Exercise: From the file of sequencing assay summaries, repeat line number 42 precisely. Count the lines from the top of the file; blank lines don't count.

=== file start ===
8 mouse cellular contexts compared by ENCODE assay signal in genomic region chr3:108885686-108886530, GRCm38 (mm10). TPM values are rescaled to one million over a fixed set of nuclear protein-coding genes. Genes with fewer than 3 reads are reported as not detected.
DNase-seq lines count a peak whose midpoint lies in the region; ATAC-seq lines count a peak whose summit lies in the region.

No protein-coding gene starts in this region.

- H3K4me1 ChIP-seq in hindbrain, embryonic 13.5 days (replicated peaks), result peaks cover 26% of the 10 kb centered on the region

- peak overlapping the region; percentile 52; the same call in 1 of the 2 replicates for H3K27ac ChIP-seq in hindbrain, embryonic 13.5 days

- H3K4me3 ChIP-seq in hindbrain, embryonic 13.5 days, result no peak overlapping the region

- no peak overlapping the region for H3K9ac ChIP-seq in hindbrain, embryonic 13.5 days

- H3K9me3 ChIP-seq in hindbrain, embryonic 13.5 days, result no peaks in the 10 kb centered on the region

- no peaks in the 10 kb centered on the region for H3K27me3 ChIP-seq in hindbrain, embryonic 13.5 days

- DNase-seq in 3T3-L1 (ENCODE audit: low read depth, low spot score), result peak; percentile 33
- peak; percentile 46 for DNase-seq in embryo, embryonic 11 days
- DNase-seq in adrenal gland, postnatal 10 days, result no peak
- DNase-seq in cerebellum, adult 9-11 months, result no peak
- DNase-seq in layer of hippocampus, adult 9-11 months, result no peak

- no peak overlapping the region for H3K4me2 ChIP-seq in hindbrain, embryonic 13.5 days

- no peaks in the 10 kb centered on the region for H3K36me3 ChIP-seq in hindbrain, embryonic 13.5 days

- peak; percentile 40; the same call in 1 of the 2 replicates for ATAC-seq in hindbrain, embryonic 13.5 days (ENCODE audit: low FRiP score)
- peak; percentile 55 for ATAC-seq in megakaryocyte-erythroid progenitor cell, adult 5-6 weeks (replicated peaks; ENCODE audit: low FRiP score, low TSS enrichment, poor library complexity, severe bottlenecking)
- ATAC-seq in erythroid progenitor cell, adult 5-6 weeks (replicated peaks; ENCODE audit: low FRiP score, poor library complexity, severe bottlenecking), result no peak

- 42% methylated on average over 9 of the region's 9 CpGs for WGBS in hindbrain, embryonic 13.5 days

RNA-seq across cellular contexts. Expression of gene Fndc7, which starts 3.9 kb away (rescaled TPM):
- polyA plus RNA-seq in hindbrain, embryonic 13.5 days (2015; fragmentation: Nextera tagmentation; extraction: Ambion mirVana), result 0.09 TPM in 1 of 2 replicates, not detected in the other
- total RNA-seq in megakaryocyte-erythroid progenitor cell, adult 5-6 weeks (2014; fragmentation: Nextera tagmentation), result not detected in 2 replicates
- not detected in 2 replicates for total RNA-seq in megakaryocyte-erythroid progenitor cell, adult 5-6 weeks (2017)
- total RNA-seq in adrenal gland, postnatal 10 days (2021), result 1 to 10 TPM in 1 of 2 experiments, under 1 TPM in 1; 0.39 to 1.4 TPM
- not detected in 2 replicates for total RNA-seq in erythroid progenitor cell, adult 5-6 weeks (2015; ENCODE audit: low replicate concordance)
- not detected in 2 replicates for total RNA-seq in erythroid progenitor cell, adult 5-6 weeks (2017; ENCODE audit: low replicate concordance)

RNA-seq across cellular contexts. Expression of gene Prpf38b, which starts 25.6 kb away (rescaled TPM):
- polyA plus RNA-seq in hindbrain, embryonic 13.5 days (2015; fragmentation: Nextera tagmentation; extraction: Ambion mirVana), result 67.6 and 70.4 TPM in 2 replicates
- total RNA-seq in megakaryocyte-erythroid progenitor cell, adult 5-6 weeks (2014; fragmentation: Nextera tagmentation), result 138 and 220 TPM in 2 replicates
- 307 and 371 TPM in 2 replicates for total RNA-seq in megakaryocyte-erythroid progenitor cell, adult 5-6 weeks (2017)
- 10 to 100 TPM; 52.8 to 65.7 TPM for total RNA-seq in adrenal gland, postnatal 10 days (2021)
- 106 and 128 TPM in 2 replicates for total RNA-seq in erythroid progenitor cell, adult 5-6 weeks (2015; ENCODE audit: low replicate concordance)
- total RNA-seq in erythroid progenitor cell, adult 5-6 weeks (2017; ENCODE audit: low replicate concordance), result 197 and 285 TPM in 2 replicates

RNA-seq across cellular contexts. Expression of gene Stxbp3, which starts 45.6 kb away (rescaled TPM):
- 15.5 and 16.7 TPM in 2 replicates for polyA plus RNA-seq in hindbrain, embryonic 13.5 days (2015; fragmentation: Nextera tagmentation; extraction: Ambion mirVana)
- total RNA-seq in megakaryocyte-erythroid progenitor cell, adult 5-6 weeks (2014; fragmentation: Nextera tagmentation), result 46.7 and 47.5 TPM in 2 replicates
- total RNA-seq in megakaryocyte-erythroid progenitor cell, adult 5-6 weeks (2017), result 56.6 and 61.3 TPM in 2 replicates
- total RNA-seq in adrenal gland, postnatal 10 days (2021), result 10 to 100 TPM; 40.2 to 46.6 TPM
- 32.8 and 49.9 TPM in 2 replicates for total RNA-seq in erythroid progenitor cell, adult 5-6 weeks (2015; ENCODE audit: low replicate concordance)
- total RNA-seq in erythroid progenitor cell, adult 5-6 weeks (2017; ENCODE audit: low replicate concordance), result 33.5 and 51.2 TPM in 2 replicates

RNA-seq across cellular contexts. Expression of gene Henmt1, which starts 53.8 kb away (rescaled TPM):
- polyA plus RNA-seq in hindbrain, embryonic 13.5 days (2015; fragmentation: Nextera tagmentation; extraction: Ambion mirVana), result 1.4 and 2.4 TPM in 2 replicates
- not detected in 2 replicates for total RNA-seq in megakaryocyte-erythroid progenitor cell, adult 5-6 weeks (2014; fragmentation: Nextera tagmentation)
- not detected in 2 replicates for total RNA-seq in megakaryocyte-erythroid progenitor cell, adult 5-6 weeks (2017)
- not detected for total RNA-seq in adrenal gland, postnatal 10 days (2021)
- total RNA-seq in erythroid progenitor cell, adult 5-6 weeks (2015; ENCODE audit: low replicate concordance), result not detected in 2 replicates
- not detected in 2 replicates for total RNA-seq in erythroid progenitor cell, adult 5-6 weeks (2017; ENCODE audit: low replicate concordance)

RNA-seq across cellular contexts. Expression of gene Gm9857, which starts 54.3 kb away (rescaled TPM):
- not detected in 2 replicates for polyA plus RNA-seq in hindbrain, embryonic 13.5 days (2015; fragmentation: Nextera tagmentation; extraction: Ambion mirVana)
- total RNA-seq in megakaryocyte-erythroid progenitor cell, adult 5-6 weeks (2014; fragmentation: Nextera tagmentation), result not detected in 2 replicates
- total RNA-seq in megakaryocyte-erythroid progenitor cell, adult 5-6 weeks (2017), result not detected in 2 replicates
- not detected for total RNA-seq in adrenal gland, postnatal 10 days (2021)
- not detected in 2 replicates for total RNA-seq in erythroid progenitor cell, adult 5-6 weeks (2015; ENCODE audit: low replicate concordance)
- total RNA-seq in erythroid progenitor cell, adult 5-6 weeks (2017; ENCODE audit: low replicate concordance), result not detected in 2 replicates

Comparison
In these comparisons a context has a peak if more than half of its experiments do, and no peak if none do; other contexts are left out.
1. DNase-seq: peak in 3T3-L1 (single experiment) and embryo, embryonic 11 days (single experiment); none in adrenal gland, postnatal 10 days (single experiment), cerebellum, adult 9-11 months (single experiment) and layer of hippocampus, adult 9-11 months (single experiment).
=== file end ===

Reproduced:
RNA-seq across cellular contexts. Expression of gene Henmt1, which starts 53.8 kb away (rescaled TPM):